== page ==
Senate to Quickly Confirm Biden’s Pick to Head USDOT Despite These Serious Concerns
Washington D.C. – The United States Senate will take up President-Elect Joe Biden’s nominee to head the United States Department of Transportation (USDOT) fewer than 24 hours after he is sworn in.
Joe Biden will officially take the presidential oath of office on Wednesday, January 20 at 12 p.m..
The Senate is moving quickly to confirm Mr. Biden’s nominee to lead the USDOT, 38-year-old former mayor of South Bend, IN, Pete Buttigieg.
The Senate Committee on Commerce, Science, and Transportation, will convene a nomination hearing on Thursday, January 21, at 10 a.m..
Mr. Buttigieg, who describes himself as a “train enthusiast,” is expected to easily sail through the confirmation process despite serious concerns among many truckers and trucking stakeholders.
“HE HAS NO BUSINESS BEING THE SECRETARY OF THE D.O.T.”
Topping the list of concerns is Buttigieg’s inexperience in managing such a massive bureaucracy.
The DOT consists of more than 55,000 employees which is roughly half the entire population of South Bend.
Such a learning curve could prove costly especially at a time of pandemic as the trucking industry is tasked with delivering millions of doses of COVID-19 vaccines across the nation.
Mayor Pete, as he is known, has also been criticized by residents and local media in South Bend for his inability to patch potholes in a timely fashion.
In a report in March of 2018, the South Bend Tribune described the problem as the “worst in recent memory.”
It became so bad in fact that it earned Mayor Pete the nickname “Pothole Pete.”
“I faced a constant battle with that natural enemy of all mayors… the pothole,” Buttigieg acknowledged in his nomination acceptance speech last month.
“He has no business being the Secretary of the D.O.T.,” a past chairman of a major trucking association recently told Transportation Nation Network (TNN). “Just look at his record in South Bend. He couldn’t even keep the streets fixed.”
Buttigieg’s history of left-wing political activism and rigid partisanship are also raising concerns that he will shape policy to satisfy those in the far left of the Democratic party.
FINDING COMMON GROUND ON INFRASTRUCTURE
Despite all of this, trucking leaders are publicly hoping to find common ground with Buttigieg and the Biden Administration on increasing infrastructure funding.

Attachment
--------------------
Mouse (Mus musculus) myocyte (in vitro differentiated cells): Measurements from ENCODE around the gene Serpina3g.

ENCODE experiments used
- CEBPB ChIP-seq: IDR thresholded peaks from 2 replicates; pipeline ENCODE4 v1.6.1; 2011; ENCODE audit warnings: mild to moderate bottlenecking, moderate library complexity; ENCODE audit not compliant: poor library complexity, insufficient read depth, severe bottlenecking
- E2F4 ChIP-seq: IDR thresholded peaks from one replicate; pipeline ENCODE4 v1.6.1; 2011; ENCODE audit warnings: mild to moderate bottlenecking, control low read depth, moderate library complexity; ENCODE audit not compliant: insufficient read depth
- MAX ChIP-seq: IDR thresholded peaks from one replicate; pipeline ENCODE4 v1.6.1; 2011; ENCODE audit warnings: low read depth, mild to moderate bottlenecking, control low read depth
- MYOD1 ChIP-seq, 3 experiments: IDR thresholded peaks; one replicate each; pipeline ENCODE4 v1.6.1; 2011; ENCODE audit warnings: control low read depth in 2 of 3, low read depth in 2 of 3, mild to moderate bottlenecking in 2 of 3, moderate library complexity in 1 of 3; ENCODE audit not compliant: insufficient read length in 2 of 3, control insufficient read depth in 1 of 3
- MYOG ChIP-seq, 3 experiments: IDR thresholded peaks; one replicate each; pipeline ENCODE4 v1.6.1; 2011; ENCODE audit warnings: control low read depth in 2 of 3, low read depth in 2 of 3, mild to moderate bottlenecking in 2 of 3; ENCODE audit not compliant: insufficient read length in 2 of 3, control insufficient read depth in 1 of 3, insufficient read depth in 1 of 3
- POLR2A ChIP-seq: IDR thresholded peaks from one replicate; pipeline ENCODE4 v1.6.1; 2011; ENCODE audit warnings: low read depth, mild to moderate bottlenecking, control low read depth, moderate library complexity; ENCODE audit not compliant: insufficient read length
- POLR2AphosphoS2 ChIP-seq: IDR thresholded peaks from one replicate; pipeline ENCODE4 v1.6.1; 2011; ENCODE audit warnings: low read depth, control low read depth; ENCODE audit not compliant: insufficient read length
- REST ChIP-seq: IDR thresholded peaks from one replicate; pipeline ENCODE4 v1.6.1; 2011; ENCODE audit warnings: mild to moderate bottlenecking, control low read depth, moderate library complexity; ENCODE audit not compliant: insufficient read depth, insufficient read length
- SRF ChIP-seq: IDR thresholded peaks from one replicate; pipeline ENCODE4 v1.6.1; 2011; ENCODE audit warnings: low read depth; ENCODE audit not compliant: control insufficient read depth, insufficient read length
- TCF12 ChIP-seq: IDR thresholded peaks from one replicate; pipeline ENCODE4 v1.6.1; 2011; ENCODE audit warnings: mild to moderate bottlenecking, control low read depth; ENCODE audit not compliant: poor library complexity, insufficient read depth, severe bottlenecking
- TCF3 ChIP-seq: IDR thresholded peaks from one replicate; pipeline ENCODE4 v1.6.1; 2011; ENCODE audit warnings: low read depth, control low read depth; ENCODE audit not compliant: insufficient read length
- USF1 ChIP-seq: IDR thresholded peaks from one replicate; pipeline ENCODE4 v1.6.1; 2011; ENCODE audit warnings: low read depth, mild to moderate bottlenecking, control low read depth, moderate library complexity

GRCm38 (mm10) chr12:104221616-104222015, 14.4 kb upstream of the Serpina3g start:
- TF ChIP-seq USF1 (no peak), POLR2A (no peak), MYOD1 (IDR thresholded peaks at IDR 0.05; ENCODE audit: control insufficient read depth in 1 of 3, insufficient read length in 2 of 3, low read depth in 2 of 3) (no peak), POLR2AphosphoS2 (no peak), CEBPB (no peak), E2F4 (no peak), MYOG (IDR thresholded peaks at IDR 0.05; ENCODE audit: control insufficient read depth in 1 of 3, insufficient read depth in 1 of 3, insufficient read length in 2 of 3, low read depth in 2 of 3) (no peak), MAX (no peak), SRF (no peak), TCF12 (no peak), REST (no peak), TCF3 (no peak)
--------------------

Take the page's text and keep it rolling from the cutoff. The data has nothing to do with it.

“Having served as a mayor, Pete Buttigieg has had an up close and personal look at how our infrastructure problems are impacting Americans, and how important it is to solve them,” American Trucking Associations (ATA) President and CEO Chris Spear recently stated. “We look forward to rolling up our sleeves and working with him to begin the important work of rebuilding our nation’s infrastructure.”
The Truckload Carriers Association (TCA) also expressed optimism in a recent statement.
“Mr. Buttigieg will bring a unique perspective and ambitious ideas into this role, and we look forward to working with him,” the TCA said.
In a tweet this week, Mayor Pete vowed the Biden Administration will make infrastructure investment a priority.
As @PresElectBiden has said, it’s time to stop just talking about infrastructure and to actually start building an infrastructure.
— Pete Buttigieg (@PeteButtigieg) January 16, 2021
Still, privately some stakeholders acknowledge Buttigieg will have an uphill battle to win the confidence of many people in the industry.
He likely didn’t help himself much this week when he took a nakedly partisan veiled swipe at President Donald Trump and Vice President Mike Pence, who each continue to enjoy strong support among rank-and-file in the trucking industry.
In one week we will have a president and vice president with integrity and decency, qualities we need more than ever.
— Pete Buttigieg (@PeteButtigieg) January 13, 2021
Buttigieg’s first Senate confirmation hearing will be streamed live.
Click HERE to watch.
Stay with TNN for the latest developments on Buttigieg’s nomination.